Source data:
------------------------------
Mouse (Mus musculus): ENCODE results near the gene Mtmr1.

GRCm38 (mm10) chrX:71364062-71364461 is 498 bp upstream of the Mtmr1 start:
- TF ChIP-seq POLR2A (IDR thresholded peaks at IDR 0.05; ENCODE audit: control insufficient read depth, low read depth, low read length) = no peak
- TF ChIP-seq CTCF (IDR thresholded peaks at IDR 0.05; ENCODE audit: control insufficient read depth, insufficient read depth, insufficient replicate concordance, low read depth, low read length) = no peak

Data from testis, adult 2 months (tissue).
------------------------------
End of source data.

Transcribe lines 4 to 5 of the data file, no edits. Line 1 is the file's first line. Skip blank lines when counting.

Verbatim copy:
- TF ChIP-seq CTCF (IDR thresholded peaks at IDR 0.05; ENCODE audit: control insufficient read depth, insufficient read depth, insufficient replicate concordance, low read depth, low read length) = no peak

Data from testis, adult 2 months (tissue).